A scholarship can save a fortune on private school fees

My son Nick attended a nursery and prep school in Bath called The Paragon and most of the children in his class won a scholarship to an independent school. When Nick was at The Paragon, we decided that we wanted him to attend a preparatory school on the outskirts of Bath because it would broaden his horizons and experience him. So, at the age of 11, he applied to three high schools, Prior Park, Monkton Combe and Millfield, and was offered scholarships at all three. He liked Millfield and chose to board there in high school and stayed in high school.

We only knew about the scholarships because the director of The Paragon had already sent two scholarship-winning students to Millfield. Nick, at the time, was a good swimmer—in fact, he was the third fastest freestyler in the country—and the boss put him up for a full scholarship in sports, swimming, and academics.

In preparation, Nick was offered a substantial scholarship that was further increased when he entered high school. This was a significant help because we were talking about full shipping fees, which is about £28,000 of taxable income. Scholarships usually range from 10 percent. In fact, 50 percent is not uncommon for gifted children taking a full and active part in school life and some even achieving full tuition reductions.

There were also other expenses to consider, such as uniforms, sports equipment, and rugby tours to South Africa, Atlanta, Canada, and France. However, you could argue that it’s good value for money, because once your kids are in school, they take care of clothes, food, and transportation.

Nick loved Millfield and became the principal of the high school and high school. Millfield is special because it’s like a big comprehensive school and not stuffy at all. There is a real social mix. You have some people who are extraordinarily wealthy and their children go there perhaps because they have a special learning need. You also have children who are exceptionally talented and could be in a free spot. It’s very friendly, almost like a big college campus.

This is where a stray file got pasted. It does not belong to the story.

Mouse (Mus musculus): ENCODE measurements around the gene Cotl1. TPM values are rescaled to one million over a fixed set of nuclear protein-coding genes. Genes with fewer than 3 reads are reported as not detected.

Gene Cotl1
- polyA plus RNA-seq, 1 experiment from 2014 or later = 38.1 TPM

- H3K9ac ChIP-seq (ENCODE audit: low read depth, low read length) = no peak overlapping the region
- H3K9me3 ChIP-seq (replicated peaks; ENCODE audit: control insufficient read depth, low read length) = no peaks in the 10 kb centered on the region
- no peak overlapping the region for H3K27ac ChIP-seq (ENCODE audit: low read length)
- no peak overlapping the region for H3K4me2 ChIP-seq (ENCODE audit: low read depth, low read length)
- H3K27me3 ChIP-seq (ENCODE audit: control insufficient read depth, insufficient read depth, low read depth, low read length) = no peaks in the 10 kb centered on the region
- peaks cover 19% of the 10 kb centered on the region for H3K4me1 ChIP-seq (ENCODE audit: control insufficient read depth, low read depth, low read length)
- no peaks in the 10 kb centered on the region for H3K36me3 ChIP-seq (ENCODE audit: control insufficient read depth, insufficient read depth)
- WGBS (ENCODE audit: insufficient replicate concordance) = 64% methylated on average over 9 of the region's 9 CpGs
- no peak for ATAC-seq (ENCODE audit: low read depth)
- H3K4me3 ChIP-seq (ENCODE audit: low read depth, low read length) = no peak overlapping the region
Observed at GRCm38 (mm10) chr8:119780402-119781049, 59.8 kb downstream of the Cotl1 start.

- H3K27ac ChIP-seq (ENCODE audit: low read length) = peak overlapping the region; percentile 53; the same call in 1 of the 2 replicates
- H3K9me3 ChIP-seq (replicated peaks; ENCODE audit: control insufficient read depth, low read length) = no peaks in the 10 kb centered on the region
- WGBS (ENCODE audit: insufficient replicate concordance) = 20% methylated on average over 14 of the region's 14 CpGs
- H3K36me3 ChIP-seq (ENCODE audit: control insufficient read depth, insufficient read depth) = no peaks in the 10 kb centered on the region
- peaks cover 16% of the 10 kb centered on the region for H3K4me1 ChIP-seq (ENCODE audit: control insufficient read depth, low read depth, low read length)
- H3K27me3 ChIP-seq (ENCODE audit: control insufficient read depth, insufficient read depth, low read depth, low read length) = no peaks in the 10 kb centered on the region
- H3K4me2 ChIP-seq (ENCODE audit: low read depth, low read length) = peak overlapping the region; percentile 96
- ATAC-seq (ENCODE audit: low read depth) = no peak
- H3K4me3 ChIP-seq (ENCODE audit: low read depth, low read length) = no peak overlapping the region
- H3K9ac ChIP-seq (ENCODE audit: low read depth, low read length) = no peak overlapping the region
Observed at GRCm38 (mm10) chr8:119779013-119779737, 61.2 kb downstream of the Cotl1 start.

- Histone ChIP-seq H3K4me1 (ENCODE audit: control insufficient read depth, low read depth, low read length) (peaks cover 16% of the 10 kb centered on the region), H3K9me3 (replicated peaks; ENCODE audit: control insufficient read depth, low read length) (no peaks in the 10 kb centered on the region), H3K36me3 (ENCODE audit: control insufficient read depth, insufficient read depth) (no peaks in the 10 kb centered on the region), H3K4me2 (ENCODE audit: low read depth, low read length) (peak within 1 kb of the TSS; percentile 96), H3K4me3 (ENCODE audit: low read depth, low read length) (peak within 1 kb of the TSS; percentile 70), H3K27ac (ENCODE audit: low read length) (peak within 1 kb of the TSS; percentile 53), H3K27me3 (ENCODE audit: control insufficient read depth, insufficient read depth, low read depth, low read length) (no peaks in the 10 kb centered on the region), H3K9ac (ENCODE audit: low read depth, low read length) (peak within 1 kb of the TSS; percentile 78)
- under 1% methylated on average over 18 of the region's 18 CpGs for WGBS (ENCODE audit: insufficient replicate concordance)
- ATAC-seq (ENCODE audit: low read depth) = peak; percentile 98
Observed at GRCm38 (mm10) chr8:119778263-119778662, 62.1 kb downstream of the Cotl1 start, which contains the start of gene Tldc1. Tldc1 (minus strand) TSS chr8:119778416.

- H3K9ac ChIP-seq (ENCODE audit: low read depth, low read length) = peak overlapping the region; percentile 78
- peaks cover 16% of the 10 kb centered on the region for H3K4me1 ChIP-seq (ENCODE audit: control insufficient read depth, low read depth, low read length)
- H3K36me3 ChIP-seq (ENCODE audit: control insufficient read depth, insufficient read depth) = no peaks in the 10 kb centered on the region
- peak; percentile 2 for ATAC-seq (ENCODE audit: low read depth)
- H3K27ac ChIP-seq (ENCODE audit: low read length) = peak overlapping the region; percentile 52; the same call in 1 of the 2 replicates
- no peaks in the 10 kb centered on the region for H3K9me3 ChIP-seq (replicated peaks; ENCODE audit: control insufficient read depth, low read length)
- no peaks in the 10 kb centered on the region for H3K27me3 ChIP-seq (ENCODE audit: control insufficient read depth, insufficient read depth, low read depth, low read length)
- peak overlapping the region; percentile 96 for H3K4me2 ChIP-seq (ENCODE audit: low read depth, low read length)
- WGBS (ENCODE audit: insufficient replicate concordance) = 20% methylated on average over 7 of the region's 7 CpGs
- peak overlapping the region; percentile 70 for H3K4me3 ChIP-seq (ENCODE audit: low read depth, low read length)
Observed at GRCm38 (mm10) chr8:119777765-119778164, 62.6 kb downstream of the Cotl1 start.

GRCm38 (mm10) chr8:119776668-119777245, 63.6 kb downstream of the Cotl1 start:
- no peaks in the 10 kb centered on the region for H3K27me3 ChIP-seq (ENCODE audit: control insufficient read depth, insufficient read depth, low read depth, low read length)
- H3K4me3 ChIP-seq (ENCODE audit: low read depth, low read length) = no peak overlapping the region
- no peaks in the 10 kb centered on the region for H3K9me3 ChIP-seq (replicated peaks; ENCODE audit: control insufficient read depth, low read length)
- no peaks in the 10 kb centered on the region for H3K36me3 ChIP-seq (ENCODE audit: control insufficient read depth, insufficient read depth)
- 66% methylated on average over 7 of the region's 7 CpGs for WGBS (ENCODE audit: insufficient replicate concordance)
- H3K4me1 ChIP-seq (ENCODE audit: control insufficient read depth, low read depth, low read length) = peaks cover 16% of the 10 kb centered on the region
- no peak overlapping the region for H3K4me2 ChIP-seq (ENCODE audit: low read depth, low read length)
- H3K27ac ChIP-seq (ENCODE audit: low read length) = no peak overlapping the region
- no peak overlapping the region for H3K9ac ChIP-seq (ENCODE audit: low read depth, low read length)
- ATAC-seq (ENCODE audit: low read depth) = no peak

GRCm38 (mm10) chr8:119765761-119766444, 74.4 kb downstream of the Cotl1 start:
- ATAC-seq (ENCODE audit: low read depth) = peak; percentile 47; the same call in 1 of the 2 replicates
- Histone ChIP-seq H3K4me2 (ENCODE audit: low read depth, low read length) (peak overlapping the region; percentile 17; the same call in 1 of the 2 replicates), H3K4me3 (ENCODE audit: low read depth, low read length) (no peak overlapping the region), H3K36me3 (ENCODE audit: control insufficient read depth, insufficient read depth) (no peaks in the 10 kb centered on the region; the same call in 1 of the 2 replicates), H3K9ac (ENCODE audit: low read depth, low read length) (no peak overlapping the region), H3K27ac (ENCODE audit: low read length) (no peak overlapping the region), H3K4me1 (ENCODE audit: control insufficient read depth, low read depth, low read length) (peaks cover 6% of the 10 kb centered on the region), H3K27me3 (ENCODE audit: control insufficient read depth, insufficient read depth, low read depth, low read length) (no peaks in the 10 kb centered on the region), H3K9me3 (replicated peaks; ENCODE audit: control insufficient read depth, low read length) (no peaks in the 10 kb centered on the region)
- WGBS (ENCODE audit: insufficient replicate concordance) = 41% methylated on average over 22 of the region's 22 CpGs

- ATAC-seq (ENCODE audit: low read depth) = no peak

The school has some of the best sports facilities in the country and they take sport very seriously. Nick was very good at rugby and played for England’s First XV and Under 16s. I’m sure if he hadn’t been at Millfield he wouldn’t have made it. Academically, he is not selective, but if you are very bright, you will do very well there. They bring out the best in each student, whatever you have.

The teaching and coaching are very inspiring. Nick had a teacher who taught economics who inspired him to choose that option at A level and he earned one of the top five economics grades in the country.

He was also in the choir, was vice president of the Academic Society and was involved in Mencap Day, when the school is opened so that adults and children with disabilities can enter to use the facilities. The students take care of the visitors and make sure they enjoy their day. Nick said that he was a real leveler.

we feel involved

The pastoral care at the school was excellent and I felt very involved and informed. The housemaster was in regular contact and there was constant communication via email or post; in fact, they bombard you. Millfield is only 27 miles from Bath so we used to drop by at weekends to watch Nick play rugby and he would come home every third weekend.

The only thing that frustrated Nick was that he couldn’t take his because he passed his test afterwards. However, it was a sociable school. They had a 6th year bar on site and wonderful dances and events. In many ways, I’m pleased that he was there with friends and that what he was doing socially was constructive. Bath day school pupils seem to spend most of their free time in pubs and bars.

Nick is now studying law at Durham University. His first choice was St John’s College, Cambridge, but he is highly academic and places are very limited there. When he found out that he hadn’t entered, he was disappointed, but only for an hour.

She loves Durham and has met a lot of different people there. He’s been away from school for so long that I’m used to him not being around and I don’t have the empty nest syndrome that I’m sure many parents do.